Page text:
Getting Sick Means Putting My Life on Hold for Weeks

Even the common cold can have a big impact on this columnist's health

Kristiana Page avatar

by Kristiana Page |

Share this article:

Share article via email
Banner for Kristiana Page's column,

Lying in bed, congested, and surrounded by a mountain of tissues and toilet paper: That’s how I spent the better part of two weeks.

It’s happened enough times now that I should be able to identify patterns and see it coming, but I don’t. Every time, it creeps up on me and I convince myself that I’ll be out of my usual routine for a week, tops. And every time, I’m disappointed as the illness drags out well past a week — sometimes closer to two, sometimes more.

My body doesn’t operate like a normal person’s body. I take immunosuppressive medication daily to help subdue my lupus, but it comes at a cost. While my body no longer attacks itself, my weakened immune system leaves me vulnerable to viral illnesses.

When I get sick, I can’t just live every day like normal and hope I’ll recover in the meantime. I have to make a concerted effort to rest. I need to put life on hold and focus all my energy on getting back to my baseline. And that’s tough in many ways.

Recommended Reading

Dealing with the Snowball Effects of the Common Cold

Recovering means taking time off work — significantly more than a generally healthy person would need. It means doctor appointments, medical certificates, and sick leave, if I have any left. I’m lucky in that both of my employers are aware of my health situation and empathize with me. I’m also lucky to be in a position financially where I can take extra days off without pay if needed to prioritize my well-being.

Recovering means straying from the routine I’ve curated carefully over the last five years, which, by design, leaves almost no wiggle room. There’s no doubt about who created this schedule; it’s my personality to a T. The only options are committing fully or not at all.

My routine includes five days of rigidity. I know exactly what I’m doing from Monday morning until I get home Friday night. It’s the same thing every week. I realized awhile ago that my greatest tool in combating fatigue was habit. I standardized my week and asked my body for the same amount of energy every week. This allows me to live a jam-packed, energy-filled life. But it only works when I’m functioning normally.

When I awoke two weeks ago, I knew something was wrong as soon as I opened my eyes. Exhaustion hung heavily over my body. Tiredness is my norm, but exhaustion first thing in the morning without any apparent cause is a red flag.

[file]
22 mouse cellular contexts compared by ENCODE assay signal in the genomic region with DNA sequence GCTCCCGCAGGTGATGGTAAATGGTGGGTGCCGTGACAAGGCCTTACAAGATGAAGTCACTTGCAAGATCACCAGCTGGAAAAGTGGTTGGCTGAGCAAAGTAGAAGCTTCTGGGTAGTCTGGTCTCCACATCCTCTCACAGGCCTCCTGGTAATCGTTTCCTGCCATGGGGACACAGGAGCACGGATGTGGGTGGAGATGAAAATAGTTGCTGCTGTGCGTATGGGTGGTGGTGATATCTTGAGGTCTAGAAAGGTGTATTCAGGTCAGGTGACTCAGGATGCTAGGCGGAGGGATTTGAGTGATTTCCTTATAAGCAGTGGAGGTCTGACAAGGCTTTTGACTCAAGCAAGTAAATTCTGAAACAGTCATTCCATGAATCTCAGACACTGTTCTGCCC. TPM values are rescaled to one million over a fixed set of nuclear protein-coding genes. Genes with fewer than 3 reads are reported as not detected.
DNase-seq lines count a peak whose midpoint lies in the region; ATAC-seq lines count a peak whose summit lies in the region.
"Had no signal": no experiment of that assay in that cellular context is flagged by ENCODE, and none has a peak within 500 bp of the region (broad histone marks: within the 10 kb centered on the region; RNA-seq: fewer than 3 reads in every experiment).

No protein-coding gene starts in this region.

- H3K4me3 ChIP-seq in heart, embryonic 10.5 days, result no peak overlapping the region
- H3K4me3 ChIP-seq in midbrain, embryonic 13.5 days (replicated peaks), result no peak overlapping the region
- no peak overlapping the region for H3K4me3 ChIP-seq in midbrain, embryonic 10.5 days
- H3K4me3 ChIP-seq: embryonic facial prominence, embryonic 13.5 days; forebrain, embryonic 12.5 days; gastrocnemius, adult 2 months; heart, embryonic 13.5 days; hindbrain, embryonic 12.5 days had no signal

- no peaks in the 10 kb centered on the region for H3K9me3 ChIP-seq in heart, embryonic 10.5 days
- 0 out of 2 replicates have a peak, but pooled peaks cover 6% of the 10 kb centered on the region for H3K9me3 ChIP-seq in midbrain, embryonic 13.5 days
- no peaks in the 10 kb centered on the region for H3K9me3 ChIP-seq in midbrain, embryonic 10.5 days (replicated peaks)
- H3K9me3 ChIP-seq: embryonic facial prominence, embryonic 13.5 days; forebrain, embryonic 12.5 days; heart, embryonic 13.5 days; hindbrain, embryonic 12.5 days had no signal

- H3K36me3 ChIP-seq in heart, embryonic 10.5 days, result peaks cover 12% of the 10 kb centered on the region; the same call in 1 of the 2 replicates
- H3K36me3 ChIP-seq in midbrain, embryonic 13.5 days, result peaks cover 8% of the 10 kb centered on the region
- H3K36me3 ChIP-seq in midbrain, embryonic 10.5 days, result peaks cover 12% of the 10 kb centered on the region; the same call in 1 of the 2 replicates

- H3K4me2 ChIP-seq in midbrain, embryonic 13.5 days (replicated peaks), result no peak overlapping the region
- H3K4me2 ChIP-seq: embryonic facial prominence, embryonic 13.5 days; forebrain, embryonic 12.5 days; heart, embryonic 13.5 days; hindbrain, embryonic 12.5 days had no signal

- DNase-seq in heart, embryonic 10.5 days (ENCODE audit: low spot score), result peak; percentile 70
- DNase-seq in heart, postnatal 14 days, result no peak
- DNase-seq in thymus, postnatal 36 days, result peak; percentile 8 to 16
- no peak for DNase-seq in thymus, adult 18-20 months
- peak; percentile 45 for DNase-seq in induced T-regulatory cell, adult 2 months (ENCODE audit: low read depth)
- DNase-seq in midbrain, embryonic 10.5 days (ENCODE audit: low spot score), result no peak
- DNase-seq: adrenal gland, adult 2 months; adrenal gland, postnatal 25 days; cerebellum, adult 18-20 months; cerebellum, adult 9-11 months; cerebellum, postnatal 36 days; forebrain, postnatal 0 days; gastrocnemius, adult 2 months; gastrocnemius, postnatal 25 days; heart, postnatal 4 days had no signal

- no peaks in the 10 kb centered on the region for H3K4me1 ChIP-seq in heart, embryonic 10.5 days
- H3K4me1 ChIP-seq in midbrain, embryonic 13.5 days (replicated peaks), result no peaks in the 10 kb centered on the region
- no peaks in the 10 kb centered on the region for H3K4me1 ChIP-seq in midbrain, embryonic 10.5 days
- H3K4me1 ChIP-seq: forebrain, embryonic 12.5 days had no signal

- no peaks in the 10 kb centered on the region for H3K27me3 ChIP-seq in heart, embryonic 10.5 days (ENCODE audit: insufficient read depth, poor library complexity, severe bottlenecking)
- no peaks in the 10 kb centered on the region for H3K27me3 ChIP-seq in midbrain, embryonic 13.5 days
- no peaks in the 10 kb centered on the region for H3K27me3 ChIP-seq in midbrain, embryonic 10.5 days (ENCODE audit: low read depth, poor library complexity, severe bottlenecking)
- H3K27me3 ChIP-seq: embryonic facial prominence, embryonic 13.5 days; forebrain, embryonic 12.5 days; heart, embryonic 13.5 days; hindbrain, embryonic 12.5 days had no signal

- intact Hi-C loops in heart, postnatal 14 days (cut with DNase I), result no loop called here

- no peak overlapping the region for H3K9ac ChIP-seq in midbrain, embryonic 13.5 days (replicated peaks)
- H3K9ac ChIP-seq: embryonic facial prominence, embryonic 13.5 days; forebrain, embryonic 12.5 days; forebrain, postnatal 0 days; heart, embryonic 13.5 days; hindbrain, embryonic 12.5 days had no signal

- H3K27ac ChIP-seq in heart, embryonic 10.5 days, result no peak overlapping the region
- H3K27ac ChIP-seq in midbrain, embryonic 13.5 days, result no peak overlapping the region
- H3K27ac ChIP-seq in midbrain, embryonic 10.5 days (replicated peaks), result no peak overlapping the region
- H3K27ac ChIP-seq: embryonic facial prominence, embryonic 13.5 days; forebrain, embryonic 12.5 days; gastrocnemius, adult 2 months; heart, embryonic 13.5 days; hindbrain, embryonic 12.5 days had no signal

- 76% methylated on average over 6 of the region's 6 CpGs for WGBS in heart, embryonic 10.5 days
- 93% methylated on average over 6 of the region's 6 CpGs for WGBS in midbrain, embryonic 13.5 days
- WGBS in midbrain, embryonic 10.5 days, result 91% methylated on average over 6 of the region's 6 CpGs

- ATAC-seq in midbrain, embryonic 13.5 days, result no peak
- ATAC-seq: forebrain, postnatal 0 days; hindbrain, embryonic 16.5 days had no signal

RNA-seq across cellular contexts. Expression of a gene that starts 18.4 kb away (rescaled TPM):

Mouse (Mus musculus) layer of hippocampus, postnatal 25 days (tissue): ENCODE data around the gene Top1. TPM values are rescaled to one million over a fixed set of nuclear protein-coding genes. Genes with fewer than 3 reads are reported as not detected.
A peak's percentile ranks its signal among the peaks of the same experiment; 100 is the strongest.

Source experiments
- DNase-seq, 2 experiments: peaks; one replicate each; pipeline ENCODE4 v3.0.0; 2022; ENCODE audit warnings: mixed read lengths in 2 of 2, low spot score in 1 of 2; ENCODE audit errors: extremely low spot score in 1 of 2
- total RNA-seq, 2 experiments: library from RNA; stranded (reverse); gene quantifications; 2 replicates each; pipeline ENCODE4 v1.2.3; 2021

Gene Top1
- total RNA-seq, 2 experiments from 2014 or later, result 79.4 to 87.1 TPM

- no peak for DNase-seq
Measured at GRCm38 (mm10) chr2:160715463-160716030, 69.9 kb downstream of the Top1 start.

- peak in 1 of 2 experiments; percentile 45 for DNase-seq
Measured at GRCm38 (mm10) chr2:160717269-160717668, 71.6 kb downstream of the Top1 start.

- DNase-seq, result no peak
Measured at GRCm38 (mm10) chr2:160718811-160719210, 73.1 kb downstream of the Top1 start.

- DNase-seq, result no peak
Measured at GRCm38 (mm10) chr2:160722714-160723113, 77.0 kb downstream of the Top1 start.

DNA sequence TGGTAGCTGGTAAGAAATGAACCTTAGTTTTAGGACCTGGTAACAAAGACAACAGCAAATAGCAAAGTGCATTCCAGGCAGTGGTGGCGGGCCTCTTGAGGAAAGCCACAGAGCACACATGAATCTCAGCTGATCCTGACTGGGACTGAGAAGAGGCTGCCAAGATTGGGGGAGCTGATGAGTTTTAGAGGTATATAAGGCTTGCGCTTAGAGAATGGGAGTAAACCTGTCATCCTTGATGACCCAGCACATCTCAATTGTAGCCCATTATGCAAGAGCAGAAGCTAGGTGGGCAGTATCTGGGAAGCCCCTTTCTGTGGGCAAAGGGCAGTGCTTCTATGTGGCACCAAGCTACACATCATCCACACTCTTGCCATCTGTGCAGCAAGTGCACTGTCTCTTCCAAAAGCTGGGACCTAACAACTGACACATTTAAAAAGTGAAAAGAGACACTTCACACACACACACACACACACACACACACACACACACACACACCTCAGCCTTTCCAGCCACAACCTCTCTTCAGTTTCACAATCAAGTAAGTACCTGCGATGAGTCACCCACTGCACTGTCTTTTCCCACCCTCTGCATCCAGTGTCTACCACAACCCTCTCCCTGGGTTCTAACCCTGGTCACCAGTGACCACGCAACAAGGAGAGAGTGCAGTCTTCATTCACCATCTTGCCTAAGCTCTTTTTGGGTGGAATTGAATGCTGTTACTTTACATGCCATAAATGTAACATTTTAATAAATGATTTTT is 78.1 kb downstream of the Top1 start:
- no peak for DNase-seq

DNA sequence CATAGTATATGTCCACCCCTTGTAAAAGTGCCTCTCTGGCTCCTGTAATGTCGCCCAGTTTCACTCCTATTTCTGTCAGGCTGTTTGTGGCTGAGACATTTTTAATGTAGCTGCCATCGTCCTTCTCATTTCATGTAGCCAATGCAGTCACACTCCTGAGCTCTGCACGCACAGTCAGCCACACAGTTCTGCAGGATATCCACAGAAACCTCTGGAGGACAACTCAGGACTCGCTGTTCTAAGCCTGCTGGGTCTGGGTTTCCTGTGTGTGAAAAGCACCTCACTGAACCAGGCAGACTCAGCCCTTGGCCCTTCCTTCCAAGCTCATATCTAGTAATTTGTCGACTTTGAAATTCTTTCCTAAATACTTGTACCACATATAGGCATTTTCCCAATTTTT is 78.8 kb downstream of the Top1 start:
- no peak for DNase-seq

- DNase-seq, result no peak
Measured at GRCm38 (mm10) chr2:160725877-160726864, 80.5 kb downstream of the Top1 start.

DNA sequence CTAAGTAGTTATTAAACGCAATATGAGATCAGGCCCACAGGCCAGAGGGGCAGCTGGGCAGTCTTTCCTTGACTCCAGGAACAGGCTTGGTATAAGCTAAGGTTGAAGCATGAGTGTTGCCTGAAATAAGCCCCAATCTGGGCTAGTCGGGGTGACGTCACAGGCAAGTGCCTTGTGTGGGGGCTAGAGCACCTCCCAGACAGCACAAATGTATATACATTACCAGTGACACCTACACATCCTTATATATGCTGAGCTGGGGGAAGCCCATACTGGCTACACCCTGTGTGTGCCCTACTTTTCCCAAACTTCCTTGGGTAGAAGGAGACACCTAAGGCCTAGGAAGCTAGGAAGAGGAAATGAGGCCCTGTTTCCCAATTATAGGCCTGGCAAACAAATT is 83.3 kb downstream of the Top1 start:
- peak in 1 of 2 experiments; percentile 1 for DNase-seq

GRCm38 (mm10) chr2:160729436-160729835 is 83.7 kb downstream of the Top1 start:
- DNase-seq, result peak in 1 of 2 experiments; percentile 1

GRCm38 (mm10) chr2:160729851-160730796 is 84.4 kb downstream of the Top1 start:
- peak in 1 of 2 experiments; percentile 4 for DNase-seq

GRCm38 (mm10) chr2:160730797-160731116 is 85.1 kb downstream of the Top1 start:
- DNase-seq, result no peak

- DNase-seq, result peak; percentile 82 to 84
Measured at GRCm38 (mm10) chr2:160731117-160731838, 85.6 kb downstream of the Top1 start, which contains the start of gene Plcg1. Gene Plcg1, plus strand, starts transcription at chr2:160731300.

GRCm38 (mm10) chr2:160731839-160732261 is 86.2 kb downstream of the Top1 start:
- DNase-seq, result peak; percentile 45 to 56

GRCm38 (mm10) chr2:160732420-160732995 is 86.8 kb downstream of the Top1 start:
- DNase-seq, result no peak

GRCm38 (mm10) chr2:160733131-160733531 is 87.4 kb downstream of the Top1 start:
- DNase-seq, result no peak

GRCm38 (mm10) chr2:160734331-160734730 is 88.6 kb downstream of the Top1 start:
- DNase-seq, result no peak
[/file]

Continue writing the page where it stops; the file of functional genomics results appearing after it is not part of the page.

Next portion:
So began a week of extra fatigue as the illness slowly incubated and I developed a cold. Part of me was desperate to pretend it was nothing. I hoped that if I just kept pushing through I’d be over it in no time. It’s laughable that even after six years of taking immunosuppressants, I can still be so naive.

Fast forward to Friday of that week, and I arrived at work only to drive myself back home half an hour later. I came home, tucked myself into bed, and promptly began building the base of Tissue Mountain.

Despite how many times I’ve found myself in this situation, it still hurts. It’s one thing to have a cold; everyone knows what that feels like. But it’s another to have to consciously make my life harder for a few days to get better.

Still, not a day has gone by when I’ve thought about stopping my immunosuppressants. They saved my life and are the reason I’m living and thriving. I live life on my terms because of the medication. But I have to admit that when I’m two weeks deep into a cold, my head and chest hurt from coughing, and the mucus in my sinuses won’t let up, it’s damn trying.

In times like this, it’s hard not to get down on myself. A cold is such an insignificant blip in my life, but when I’m in the throes of it, wow, does it hit deep! It’s hard to think about how easily I’m wiped out by something as simple as the common cold. All it takes is one sneeze from the wrong person, and I have to put my life on hold for a couple weeks. There’s nothing I can do about that.

If you’re in the midst of a cold and struggling to recover, I see you. I’m still not 100%! I give you permission to throw yourself a pity party; this situation sucks. But when you’re ready, take a moment to remember why you keep fighting. Even if we get sick more often, our medication can help us live the best life possible.

The next time you take your pills, remember: I’ve got a glass raised. We’re in this together.

Note: Lupus News Today is strictly a news and information website about the disease. It does not provide medical advice, diagnosis, or treatment. This content is not intended to be a substitute for professional medical advice, diagnosis, or treatment. Always seek the advice of your physician or other qualified health provider with any questions you may have regarding a medical condition. Never disregard professional medical advice or delay in seeking it because of something you have read on this website. The opinions expressed in this column are not those of Lupus News Today or its parent company, BioNews, and are intended to spark discussion about issues pertaining to lupus.